||C-terminal side of D, E and K
||if P is C-term to D or E, or if E is C-term to D or E
|Glu C (phosphate) + Trypsin
||C-terminal side of D, E, K, R
||if P is C-term to K, R, D, E, or if E is C-term to D or E
|Glu C (phosphate) + Chymotrypsin
||C-terminal side of F, L, M, W, Y, D, E
||if P is C-term to F, L, M, W, Y, D, E, or if E is C-term to D or E, not after Y if P is N-term to Y
|Microwave-assisted formic acid hydrolysis (C-term to D)
||C-terminal side of D
|Chymotrypsin (C-term to F/Y/W/M/L, not before P, not after Y if P is C-term to Y)
||C-terminal side of F, L, M, W, Y
||if P is C-term to F, L, M, W, Y, if P is N-term to Y
|Chymotrypsin (C-term to F/Y/W/, not before P, not after Y if P is C-term to Y)
||C-terminal side of F, Y, W
||if P is C-term to F, Y, W, if P is N-term to Y
|Trypsin/Chymotrypsin (C-term to K/R/F/Y/W, not before P, not after Y if P is C-term to Y)
||C-terminal side of K, R, F, Y, W
||if P is C-term to K, R, F, Y, W, if P is N-term to Y
|Pepsin (pH 1.3)
||C-terminal side of F, L
|Pepsin (pH > 2)
||C-terminal side of F, L, W, Y, A, E, Q
||C-terminal side of A, F, Y, W, L, I, V
||N-terminal side of A, F, I, L, M, V
||if D or E is N-term to A, F, I, L, M, V
Cyanogen Bromide (CNBr) cleaves at Met and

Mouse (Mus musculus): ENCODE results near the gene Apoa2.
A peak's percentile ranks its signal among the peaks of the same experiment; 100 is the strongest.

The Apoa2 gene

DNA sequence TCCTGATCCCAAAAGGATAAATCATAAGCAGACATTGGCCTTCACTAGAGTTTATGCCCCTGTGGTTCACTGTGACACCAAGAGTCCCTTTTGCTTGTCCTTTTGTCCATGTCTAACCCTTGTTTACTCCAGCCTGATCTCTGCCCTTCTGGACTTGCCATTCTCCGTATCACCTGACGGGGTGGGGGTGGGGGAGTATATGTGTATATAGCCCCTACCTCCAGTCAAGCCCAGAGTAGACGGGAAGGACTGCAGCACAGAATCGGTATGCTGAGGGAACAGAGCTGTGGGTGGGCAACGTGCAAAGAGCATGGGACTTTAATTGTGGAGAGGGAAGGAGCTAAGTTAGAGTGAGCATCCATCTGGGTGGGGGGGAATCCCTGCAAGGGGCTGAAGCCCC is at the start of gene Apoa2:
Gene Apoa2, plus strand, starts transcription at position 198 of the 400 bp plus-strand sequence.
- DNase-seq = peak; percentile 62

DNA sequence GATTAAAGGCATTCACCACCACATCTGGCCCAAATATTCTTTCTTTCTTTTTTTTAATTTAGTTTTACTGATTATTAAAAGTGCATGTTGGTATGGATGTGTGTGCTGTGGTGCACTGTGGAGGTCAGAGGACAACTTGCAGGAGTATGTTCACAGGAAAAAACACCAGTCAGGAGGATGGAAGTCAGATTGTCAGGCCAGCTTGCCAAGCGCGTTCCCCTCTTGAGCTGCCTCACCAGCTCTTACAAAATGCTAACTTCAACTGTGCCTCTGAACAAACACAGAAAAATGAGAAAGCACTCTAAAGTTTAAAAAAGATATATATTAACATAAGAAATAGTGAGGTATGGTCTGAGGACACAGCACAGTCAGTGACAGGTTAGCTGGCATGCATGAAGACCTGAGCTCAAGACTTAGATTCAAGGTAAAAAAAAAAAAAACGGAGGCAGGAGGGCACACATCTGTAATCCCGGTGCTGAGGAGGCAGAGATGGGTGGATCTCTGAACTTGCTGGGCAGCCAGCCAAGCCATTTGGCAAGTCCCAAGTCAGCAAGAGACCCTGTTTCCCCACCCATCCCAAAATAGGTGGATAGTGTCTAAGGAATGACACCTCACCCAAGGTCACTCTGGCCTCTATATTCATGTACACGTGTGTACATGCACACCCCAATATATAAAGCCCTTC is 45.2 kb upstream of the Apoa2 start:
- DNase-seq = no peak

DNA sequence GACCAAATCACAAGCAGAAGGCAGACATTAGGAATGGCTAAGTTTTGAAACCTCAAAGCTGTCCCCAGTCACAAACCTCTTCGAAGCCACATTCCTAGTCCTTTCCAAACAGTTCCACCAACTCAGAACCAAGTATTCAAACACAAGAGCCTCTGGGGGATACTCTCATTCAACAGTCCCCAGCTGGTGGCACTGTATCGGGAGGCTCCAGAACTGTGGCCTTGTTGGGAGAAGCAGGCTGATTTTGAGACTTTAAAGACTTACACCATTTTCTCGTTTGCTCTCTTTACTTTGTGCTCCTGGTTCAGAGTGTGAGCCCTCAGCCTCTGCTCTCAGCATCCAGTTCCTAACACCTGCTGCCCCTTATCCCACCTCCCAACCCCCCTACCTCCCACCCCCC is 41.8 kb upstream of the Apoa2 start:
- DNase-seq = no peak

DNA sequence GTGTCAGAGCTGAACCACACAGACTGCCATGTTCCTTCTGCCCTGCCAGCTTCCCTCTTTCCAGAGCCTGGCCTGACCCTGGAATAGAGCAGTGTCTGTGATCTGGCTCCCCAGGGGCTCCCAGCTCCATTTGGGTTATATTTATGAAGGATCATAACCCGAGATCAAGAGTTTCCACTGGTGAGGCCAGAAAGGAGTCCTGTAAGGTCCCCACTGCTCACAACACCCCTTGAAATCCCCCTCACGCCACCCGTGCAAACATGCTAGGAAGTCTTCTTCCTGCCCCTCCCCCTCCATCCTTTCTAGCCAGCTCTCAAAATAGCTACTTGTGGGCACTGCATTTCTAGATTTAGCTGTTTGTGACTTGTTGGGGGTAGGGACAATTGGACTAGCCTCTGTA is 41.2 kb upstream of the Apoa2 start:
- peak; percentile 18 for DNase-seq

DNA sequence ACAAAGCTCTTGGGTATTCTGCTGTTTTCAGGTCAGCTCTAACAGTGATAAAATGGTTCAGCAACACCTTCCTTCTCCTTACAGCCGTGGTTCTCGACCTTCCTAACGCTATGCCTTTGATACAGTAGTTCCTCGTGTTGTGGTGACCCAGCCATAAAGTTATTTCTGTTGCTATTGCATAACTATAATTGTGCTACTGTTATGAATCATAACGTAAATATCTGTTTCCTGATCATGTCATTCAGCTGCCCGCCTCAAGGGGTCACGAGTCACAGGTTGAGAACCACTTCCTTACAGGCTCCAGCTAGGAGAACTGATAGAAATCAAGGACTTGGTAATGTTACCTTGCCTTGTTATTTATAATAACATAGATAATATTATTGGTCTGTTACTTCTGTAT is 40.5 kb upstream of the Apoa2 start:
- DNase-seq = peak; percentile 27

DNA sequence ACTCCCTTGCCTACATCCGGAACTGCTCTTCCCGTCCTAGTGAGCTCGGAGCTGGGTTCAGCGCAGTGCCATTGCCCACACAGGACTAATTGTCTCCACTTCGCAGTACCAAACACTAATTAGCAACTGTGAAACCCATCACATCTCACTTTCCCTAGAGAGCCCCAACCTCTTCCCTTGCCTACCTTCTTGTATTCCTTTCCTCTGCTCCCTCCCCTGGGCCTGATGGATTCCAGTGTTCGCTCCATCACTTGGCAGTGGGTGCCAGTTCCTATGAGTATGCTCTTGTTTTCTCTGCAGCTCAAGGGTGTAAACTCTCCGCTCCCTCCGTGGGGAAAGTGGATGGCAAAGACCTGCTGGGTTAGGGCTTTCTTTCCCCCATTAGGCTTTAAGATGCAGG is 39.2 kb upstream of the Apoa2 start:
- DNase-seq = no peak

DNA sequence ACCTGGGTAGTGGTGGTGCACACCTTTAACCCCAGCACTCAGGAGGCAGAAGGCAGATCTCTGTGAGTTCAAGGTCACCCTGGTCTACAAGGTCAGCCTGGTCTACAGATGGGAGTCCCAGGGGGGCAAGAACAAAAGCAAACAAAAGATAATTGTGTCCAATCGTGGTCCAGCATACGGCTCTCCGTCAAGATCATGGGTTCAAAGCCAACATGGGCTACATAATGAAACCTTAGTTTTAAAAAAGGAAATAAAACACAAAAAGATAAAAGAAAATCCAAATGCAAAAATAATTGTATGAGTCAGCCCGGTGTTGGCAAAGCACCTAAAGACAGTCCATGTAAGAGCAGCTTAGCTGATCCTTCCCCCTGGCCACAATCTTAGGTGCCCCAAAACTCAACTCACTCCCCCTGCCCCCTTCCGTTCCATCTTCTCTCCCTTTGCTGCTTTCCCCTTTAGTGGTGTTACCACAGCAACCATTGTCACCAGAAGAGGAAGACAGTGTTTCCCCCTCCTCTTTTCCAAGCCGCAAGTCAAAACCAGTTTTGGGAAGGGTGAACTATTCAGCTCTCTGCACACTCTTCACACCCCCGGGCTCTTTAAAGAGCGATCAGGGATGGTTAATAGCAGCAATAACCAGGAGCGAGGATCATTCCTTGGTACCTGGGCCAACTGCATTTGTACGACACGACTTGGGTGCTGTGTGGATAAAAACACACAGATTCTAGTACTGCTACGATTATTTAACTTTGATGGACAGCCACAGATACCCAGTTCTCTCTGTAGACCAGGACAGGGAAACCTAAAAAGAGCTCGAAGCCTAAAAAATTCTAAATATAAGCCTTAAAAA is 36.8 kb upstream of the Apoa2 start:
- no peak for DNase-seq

converts the Met into a modified amino acid called Homoserine lactone (HSL).
Unlike in the calculation of peptide masses in most other cases,
where 18 mass units are added after the addition of all amino acid
and modification masses to account for the N-terminal H on the NH3 group and the
C-terminal OH on the COOH group, peptides with a C-terminal Homoserine lactone
only have one extra hydrogen added at the N-terminus. This is because the OH at the
C-terminus is actually absent if there is a C-terminal Homoserine
3.3. Signal Sequences, Propeptides & Transit Peptides
and transit sequences
are all removed from
proteins before cleavage rules are applied. A message is shown at the top
of the list of results if any of these are present in a protein. All will be
removed before generating the masses of peptides from the mature protein.
3.4. Chains and Polypeptides that Produce Multiple Mature Proteins
If there are known chains
that are created from any database entry, these
are considered as different polypeptides (e.g. A2HS_HUMAN
). Thus in the
list of results, there will be a different list of peptides for each of